While living in the heart of Bernheim Forest in Kentucky, the conservation photographer Carla Rhodes tasted the pea-like buds of Eastern Redbud trees in springtime. In summer, she breathed in the spicebush-scented air. After dark, she heard the call of eastern whip-poor-wills, their song like whistles in the night. Every morning, she awoke the find a yellow garden spider building her web along the door of the cabin where she stayed. She greeted her as she left each day to explore.
Rhodes was the first Environmental Artist in Residence at Bernheim Arboretum and Research Forest. Although she grew up in “Kentuckiana,” she’d never before heard of this 16,137-acre area, a wellspring of clean air and water. She was stunned to learn of its existence.
While there, Rhodes lived among beavers, otters, Virginia opossums, amphibians, and bluff vertigo snails. At less than two millimeters, these “microsnails” can only be found in thirty known populations. Listed as globally imperiled, they were discovered in the area by Lori Schroeder, a researcher and malacologist.
The photographer also learned about the hidden springsnail, a species found in just five places globally. Joe Cichan, a volunteer naturalist, introduced the photographer to an isolated population he’d discovered of four-toed salamanders. Along the way, she also made some discoveries of her own: after setting up a camera trap meant for a beaver, she was astonished to find a photograph of an American Bittern, a solitary heron who hadn’t been documented in Bernheim for decades.
Life in Bernheim was defined by surprises and discoveries, both small and large. Rhodes had permission to explore freely, with the guidance of Bernheim’s natural areas team, venturing into areas usually not visited by the public. “It was hard to remember to sleep,” she admits. She sat beside a patch of Kentucky glade cress, a rare and threatened endemic flower.
Photographing Bernheim was not a responsibility she took lightly, especially given the presence of threatened flora and fauna. “Some general guidelines I follow include keeping a respectable distance from my subject, watching for any signs of stress, and not damaging the habitat,” she explains.
“Post-photographing, I protect the wildlife by never sharing the exact location of the photo, and always making sure GPS/any identifying location details are stripped from the metadata of my photos.” The use of camera traps was also, in part, an ethical decision, allowing her to capture animals in their element without interference.
Unfortunately, the future of this natural oasis isn’t guaranteed. In 2018, Bernheim Forest learned about a natural gas pipeline, proposed by Louisville Gas and Electric (LG&E). “Bernheim Forest has been fighting the natural gas pipeline for almost four years now and is headed back to court tomorrow, January 10th,” Rhodes says.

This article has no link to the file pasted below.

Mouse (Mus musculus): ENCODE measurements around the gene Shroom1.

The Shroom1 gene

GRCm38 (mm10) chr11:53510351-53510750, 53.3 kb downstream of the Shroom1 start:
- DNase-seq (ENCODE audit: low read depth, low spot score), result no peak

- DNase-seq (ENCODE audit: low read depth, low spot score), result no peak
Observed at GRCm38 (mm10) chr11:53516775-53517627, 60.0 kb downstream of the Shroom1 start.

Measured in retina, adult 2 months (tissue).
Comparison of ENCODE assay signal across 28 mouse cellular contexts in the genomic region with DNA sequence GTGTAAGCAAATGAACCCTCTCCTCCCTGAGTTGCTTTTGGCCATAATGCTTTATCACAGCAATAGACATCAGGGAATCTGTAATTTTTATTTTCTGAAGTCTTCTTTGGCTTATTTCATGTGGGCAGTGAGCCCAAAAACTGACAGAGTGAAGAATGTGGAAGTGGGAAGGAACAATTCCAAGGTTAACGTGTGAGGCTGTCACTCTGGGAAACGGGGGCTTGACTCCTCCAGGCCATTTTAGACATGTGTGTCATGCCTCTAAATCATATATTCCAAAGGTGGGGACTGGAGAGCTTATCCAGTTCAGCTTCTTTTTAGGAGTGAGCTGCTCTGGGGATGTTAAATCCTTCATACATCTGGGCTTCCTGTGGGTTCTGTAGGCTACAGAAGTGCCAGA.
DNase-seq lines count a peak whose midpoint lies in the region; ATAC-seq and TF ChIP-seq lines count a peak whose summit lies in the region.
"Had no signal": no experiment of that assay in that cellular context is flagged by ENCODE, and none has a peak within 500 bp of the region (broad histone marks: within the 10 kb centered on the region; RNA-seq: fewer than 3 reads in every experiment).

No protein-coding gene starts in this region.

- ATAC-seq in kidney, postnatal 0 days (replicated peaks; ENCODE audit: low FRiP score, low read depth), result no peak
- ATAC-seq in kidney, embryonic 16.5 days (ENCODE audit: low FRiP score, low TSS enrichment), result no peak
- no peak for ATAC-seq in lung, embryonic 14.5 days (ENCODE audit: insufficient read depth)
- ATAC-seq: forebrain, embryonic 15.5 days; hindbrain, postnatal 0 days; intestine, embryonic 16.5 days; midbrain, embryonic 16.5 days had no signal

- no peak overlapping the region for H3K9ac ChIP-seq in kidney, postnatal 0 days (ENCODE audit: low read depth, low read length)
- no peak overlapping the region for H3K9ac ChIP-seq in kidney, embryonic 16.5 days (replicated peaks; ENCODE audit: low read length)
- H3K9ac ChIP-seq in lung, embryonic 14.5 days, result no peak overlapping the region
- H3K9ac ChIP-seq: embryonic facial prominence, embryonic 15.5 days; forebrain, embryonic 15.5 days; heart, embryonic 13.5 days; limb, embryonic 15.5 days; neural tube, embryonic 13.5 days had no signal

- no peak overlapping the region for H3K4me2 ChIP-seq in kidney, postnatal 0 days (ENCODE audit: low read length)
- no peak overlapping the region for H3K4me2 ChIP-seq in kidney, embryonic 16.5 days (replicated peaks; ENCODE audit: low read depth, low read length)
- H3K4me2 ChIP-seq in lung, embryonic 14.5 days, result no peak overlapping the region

“The proposed twelve-mile gas pipeline path would fragment Bernheim’s Cedar Grove Wildlife Corridor, breaking up a mostly intact forest, while destroying habitat and migration routes for countless wildlife, and would impact clean streams for decades—not to mention the energy company taking other land along the route from neighboring landowners, while putting the inhabitants of all of this land at risk.”
The pipeline puts at risk four wildlife species classified as federally endangered. Critically endangered bats live along the corridor. The bluff vertigo snails, just recently discovered in the area, would also be imperiled. “Their vuggy limestone habitat lies directly in the path of the pipeline,” Rhodes explains. She still remembers seeing them for the first time: it had just rained, and the snails moved across the landscape, tiny and marvelous.
“The experience of being Bernheim’s inaugural Environmental Artist in Residence has given me endless hope the beauty and power of nature triumphs all around us, whether it’s in hidden places or in our own backyards, and solidifies we only have to open our eyes to appreciate it,” the artist continues. “I’m always worried for the future of the planet, but whenever I’m in direct contact with nature, I am filled with endless wonder, hope, and awe.”
Rhodes has returned to New York, but the memory of Bernheim Forest lingers in her bones. And she’s managed to bring some of the forest with her. “When I went back home to the Catskills, I planted two Eastern Redbuds in my yard,” she tells me. In springtime, they’ll bloom once more—offering a daily reminder of a magical place in Kentucky, the creatures who live there, and the people working to protect them.
All images © Carla Rhodes